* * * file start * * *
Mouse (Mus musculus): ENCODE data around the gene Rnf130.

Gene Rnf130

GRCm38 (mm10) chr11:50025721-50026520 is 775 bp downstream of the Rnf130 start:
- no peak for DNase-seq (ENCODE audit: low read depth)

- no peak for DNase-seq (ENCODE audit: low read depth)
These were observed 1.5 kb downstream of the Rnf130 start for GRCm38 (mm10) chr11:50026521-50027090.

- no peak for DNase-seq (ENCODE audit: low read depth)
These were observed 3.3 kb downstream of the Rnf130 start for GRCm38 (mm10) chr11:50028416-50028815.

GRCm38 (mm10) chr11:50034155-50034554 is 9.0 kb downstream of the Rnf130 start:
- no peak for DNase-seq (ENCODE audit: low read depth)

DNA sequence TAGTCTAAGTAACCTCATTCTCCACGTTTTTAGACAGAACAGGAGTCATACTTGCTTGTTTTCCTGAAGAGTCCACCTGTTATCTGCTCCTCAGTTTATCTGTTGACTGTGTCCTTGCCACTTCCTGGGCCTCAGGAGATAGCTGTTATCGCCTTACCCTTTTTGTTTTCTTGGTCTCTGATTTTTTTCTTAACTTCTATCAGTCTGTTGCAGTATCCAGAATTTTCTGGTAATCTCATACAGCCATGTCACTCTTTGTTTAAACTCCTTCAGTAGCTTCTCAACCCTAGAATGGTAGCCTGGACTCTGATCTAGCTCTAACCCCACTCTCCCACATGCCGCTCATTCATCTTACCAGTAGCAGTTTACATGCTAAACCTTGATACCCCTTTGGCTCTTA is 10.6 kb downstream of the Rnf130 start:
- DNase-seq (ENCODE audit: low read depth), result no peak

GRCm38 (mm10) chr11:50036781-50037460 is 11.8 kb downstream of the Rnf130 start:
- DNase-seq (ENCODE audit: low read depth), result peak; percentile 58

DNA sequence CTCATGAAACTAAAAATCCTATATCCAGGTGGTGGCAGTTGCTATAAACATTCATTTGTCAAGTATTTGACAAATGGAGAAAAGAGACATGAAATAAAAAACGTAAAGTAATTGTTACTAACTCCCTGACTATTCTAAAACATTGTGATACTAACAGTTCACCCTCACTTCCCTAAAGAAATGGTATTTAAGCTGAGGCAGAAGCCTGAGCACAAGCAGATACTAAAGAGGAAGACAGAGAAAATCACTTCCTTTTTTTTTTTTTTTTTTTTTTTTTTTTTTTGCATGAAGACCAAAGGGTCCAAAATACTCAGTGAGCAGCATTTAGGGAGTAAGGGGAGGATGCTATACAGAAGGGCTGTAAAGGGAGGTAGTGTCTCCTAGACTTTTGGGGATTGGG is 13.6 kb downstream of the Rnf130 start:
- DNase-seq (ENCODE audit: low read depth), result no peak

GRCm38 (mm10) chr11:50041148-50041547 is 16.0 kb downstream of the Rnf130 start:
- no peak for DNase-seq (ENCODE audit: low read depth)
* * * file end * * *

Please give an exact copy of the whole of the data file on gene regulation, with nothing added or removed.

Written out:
Mouse (Mus musculus): ENCODE data around the gene Rnf130.

Gene Rnf130

GRCm38 (mm10) chr11:50025721-50026520 is 775 bp downstream of the Rnf130 start:
- no peak for DNase-seq (ENCODE audit: low read depth)

- no peak for DNase-seq (ENCODE audit: low read depth)
These were observed 1.5 kb downstream of the Rnf130 start for GRCm38 (mm10) chr11:50026521-50027090.

- no peak for DNase-seq (ENCODE audit: low read depth)
These were observed 3.3 kb downstream of the Rnf130 start for GRCm38 (mm10) chr11:50028416-50028815.

GRCm38 (mm10) chr11:50034155-50034554 is 9.0 kb downstream of the Rnf130 start:
- no peak for DNase-seq (ENCODE audit: low read depth)

DNA sequence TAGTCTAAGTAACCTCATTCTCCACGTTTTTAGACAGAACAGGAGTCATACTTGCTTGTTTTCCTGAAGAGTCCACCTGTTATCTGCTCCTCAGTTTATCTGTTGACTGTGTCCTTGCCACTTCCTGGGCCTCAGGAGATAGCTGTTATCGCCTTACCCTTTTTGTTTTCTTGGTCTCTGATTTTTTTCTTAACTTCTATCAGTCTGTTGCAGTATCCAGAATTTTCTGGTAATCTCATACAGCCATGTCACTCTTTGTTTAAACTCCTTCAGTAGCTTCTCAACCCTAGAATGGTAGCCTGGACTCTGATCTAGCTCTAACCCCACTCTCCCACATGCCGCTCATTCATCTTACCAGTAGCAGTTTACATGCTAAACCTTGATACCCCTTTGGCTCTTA is 10.6 kb downstream of the Rnf130 start:
- DNase-seq (ENCODE audit: low read depth), result no peak

GRCm38 (mm10) chr11:50036781-50037460 is 11.8 kb downstream of the Rnf130 start:
- DNase-seq (ENCODE audit: low read depth), result peak; percentile 58

DNA sequence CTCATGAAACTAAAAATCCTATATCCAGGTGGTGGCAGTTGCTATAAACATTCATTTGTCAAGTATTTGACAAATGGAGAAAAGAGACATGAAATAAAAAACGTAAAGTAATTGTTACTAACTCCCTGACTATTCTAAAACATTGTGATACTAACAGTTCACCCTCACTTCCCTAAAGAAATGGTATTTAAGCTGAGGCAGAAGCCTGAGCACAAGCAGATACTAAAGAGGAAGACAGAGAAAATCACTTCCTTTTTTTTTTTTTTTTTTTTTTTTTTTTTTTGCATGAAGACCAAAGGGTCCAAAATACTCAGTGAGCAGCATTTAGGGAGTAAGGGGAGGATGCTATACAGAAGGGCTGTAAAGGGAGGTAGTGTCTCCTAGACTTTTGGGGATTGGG is 13.6 kb downstream of the Rnf130 start:
- DNase-seq (ENCODE audit: low read depth), result no peak

GRCm38 (mm10) chr11:50041148-50041547 is 16.0 kb downstream of the Rnf130 start:
- no peak for DNase-seq (ENCODE audit: low read depth)